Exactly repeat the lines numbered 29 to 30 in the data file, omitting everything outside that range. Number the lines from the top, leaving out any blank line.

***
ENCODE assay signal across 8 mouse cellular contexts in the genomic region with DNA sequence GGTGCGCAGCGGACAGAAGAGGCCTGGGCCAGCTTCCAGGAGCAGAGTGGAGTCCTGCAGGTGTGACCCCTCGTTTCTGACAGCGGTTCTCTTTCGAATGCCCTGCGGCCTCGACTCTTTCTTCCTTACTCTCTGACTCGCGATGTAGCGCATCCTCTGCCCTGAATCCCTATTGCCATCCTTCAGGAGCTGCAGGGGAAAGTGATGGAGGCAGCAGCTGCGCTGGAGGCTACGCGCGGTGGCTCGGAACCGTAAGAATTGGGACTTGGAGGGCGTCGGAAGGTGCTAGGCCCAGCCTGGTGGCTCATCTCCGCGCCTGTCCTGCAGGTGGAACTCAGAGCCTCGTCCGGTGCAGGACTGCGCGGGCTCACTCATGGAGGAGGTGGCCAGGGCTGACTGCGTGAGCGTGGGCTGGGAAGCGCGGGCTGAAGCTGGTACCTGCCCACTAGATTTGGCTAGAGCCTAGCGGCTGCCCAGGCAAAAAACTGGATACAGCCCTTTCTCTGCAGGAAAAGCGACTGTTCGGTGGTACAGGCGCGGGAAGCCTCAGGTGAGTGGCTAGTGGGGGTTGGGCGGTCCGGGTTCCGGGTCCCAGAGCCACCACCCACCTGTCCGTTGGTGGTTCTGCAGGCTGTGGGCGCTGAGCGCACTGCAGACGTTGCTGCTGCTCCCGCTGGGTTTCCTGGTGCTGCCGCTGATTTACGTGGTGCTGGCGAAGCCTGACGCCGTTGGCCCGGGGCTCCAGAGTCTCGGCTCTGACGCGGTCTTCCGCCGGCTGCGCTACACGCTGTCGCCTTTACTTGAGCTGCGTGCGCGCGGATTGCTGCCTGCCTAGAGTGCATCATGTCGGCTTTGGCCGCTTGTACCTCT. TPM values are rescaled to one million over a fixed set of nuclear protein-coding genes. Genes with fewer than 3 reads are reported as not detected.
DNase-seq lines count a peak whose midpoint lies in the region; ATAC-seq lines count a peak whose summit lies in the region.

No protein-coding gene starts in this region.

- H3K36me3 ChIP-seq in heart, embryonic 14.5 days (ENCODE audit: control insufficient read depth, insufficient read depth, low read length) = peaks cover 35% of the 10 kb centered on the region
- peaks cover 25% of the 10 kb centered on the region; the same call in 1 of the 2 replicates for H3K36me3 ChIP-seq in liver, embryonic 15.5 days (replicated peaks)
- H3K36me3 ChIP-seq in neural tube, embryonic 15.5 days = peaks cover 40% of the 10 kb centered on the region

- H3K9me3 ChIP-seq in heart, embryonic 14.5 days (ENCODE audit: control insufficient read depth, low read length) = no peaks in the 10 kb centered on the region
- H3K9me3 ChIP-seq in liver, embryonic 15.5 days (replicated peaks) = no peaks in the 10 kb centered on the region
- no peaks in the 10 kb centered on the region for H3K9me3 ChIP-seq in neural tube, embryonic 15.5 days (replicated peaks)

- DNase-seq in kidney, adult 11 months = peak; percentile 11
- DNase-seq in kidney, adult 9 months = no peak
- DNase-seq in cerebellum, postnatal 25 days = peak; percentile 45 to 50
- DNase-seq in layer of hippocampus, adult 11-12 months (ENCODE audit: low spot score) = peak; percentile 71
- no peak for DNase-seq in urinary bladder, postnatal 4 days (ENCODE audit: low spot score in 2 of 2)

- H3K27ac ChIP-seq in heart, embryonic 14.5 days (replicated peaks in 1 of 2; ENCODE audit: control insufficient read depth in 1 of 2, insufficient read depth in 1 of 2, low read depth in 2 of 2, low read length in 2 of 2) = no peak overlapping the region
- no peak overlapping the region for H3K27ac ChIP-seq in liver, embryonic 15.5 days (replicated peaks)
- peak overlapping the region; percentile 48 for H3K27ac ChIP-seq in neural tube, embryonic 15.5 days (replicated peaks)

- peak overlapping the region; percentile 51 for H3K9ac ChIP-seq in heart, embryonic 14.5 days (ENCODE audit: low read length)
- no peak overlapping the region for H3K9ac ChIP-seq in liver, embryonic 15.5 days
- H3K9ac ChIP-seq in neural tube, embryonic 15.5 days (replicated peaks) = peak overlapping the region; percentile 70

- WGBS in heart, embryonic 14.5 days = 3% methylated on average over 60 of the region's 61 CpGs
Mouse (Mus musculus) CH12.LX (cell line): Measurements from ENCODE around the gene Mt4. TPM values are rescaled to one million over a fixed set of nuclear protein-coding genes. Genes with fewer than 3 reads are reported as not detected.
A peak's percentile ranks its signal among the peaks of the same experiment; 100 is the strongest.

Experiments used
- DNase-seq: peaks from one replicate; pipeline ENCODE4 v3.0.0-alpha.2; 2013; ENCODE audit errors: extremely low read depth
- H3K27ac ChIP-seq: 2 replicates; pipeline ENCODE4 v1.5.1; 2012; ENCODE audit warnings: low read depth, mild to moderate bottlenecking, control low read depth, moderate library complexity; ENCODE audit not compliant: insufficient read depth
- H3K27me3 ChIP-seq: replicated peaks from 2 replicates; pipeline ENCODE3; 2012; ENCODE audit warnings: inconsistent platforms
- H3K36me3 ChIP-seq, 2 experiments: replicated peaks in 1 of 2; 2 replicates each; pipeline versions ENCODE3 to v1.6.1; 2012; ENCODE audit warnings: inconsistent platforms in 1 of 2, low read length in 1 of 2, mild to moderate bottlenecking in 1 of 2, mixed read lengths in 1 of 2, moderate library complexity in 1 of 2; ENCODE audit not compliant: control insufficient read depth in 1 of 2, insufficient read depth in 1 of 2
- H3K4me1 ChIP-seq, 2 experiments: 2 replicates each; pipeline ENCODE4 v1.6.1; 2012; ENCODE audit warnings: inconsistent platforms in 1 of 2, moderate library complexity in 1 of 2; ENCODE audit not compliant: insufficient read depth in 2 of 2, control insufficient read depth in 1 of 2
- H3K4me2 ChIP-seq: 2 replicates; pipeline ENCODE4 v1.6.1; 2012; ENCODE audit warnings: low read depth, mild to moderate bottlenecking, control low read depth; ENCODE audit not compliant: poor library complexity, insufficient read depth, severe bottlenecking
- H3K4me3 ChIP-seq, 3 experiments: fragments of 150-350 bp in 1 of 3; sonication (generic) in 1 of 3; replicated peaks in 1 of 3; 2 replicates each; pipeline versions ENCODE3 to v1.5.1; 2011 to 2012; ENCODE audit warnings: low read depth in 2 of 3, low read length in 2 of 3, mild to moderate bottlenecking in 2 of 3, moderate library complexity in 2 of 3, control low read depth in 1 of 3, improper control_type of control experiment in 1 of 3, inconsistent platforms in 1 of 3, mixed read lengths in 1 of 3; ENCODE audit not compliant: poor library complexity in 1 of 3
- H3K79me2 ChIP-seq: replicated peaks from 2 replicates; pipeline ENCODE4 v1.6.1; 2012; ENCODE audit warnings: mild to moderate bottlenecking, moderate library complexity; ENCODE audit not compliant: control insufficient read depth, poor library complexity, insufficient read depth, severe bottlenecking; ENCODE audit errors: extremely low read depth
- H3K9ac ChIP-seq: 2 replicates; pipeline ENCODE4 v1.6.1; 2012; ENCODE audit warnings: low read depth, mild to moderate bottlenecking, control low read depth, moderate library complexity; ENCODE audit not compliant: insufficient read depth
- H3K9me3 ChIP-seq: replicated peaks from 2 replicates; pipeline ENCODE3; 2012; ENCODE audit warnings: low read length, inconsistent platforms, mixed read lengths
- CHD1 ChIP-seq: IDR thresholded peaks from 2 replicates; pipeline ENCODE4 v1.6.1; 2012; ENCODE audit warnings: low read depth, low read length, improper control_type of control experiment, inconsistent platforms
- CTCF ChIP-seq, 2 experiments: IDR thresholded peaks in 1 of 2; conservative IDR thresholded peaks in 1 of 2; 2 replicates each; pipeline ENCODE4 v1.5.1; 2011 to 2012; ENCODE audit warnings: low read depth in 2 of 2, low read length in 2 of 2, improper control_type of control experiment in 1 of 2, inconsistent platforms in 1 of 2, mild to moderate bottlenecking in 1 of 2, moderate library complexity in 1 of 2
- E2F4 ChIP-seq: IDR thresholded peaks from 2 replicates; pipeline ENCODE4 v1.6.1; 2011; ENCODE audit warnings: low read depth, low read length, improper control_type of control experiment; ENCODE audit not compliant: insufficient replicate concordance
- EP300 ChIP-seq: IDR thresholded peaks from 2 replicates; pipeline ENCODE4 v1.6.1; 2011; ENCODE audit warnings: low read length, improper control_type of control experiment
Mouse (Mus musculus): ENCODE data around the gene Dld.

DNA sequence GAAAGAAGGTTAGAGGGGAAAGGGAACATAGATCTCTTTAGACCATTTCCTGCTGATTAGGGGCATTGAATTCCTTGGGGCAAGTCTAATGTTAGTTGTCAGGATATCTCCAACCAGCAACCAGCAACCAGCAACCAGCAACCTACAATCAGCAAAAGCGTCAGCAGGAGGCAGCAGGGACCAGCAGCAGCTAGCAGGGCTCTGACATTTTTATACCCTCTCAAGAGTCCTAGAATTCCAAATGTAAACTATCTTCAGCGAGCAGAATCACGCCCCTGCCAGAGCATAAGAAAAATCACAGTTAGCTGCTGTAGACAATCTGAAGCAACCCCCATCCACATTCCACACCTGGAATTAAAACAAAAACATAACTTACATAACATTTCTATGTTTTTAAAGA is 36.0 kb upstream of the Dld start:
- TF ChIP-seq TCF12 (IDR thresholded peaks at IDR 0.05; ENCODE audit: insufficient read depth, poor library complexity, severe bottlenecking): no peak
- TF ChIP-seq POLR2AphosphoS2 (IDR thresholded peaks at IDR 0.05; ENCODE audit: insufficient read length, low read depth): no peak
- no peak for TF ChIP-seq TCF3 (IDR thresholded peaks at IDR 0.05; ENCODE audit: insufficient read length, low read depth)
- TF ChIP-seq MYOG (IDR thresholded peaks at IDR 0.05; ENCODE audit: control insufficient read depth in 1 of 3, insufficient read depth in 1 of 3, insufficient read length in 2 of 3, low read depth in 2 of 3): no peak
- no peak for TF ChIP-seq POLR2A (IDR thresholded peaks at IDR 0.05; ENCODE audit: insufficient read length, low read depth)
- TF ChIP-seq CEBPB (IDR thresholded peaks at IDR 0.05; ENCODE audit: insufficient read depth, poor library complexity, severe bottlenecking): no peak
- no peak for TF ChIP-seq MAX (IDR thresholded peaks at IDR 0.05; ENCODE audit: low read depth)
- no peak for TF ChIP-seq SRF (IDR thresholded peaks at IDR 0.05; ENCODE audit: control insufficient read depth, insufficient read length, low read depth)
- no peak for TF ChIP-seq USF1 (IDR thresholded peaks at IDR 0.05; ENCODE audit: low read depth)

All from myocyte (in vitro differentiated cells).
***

- H3K4me1 ChIP-seq, 2 experiments: 2 replicates each; pipeline ENCODE4 v1.6.1; 2012; ENCODE audit warnings: inconsistent platforms in 1 of 2, moderate library complexity in 1 of 2; ENCODE audit not compliant: insufficient read depth in 2 of 2, control insufficient read depth in 1 of 2
- H3K4me2 ChIP-seq: 2 replicates; pipeline ENCODE4 v1.6.1; 2012; ENCODE audit warnings: low read depth, mild to moderate bottlenecking, control low read depth; ENCODE audit not compliant: poor library complexity, insufficient read depth, severe bottlenecking